What should retailers do when brands post fake reviews?
Author: George Anderson
Source: Retail Wire
What are retailers to do when they find brand partners are looking to tilt the selling scale in their favor by posting fake positive reviews of their own products online?
Last year, a person claiming to be a former employee of Sunday Riley, a skincare brand sold by Sephora, posted a link on Reddit to a copy of what appeared to be an internal company email. The message, which pointed to the rollout of two products, asked employees to “write at least three reviews” promoting the items. Employees were also instructed to answer negative reviews from consumers with positive ones. “The power of reviews is mighty,” the email read, “people look to what others are saying to persuade them and answer potential questions they may have.”
When the news first broke that Sunday Riley employees were engaged in writing fake reviews and that the company had acquired a fake VPN account to prevent detection by Sephora, the retailer responded with a statement that it had teams in place to safeguard the customer review process and that it had been in communication with the vendor that had since committed to following the rules.
Sunday Riley, Allure reported, admitted to the fake reviews at the time the news became public through Reddit, although management claimed it had done so for a variety of reasons including to combat competitive brands that posted “negative reviews of products to swing opinion.”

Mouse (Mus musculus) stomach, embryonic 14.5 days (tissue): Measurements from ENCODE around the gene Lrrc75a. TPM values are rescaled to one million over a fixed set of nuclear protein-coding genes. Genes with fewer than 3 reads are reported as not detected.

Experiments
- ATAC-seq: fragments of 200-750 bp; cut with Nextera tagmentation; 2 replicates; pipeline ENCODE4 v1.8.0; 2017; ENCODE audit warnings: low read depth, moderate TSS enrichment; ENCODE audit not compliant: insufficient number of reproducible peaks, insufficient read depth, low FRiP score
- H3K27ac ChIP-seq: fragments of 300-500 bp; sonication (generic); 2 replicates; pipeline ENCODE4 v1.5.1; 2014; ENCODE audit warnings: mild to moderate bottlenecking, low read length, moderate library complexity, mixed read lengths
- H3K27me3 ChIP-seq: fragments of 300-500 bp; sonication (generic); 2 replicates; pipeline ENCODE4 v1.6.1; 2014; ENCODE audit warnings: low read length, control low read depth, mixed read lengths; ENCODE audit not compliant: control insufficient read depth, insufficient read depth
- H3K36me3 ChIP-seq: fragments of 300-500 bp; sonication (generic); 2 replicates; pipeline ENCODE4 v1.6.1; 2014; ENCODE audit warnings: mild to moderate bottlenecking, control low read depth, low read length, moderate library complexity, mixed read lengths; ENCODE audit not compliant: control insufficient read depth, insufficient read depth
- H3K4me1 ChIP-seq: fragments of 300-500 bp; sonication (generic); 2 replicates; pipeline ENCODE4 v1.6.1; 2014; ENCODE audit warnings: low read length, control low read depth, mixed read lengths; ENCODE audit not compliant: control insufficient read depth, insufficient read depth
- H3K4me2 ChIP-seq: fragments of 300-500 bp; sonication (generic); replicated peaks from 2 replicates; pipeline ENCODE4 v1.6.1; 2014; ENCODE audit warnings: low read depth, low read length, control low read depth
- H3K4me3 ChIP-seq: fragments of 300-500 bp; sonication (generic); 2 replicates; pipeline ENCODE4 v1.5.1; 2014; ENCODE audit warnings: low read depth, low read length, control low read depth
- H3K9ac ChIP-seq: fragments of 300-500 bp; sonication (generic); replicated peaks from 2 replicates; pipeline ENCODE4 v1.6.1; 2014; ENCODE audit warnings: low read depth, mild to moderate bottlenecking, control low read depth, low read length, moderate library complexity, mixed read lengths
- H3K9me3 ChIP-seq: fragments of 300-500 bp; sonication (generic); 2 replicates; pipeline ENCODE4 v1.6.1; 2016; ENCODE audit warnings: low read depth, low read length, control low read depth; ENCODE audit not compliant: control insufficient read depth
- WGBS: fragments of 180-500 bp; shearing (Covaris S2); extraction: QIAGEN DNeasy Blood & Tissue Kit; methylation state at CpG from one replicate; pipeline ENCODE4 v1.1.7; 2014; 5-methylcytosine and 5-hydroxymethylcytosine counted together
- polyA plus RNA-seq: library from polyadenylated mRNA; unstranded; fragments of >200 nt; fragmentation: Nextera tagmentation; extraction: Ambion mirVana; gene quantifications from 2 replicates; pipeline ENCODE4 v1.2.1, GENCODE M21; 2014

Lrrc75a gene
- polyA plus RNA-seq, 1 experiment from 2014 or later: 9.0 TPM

Earlier this week, the Federal Trade Commission issued a press release that it had reached a settlement with Sunday Riley (the company and its founder and CEO) over two charges: “1) making false or misleading claims that the fake reviews reflected the opinions of ordinary users of the products; and 2) deceptively failing to disclose that the reviews were written by Ms. Riley or her employees.”
While the settlement did not require Sunday Riley to admit any wrongdoing, it did include a commitment to not engage in similar activities in the future.
Two of the five FTC commissioners — Rohit Chopra and Rebecca Kelly Slaughter — disagreed with the “no fault settlement” and issued their own statement.
“Consider the cost-benefit analysis that a firm might undertake in considering whether to engage in review fraud. The potential benefits are substantial: higher ratings, more buzz, better positioning relative to competitors, and higher sales. The direct costs of generating reviews are minimal, certainly far less expensive than traditional advertising,” wrote the commissioners. “The biggest potential cost is if the wrongdoer is caught, but it is likely that the vast majority of fake review fraud goes undetected. Even fake reviews that are detected may simply be removed with no sanction against the creator.”
DISCUSSION QUESTIONS: What should retailers do when they find a brand they sell has posted fake reviews? Do you think the FTC’s settlement with Sunday Riley is more likely to encourage or discourage brands thinking about posting false reviews online?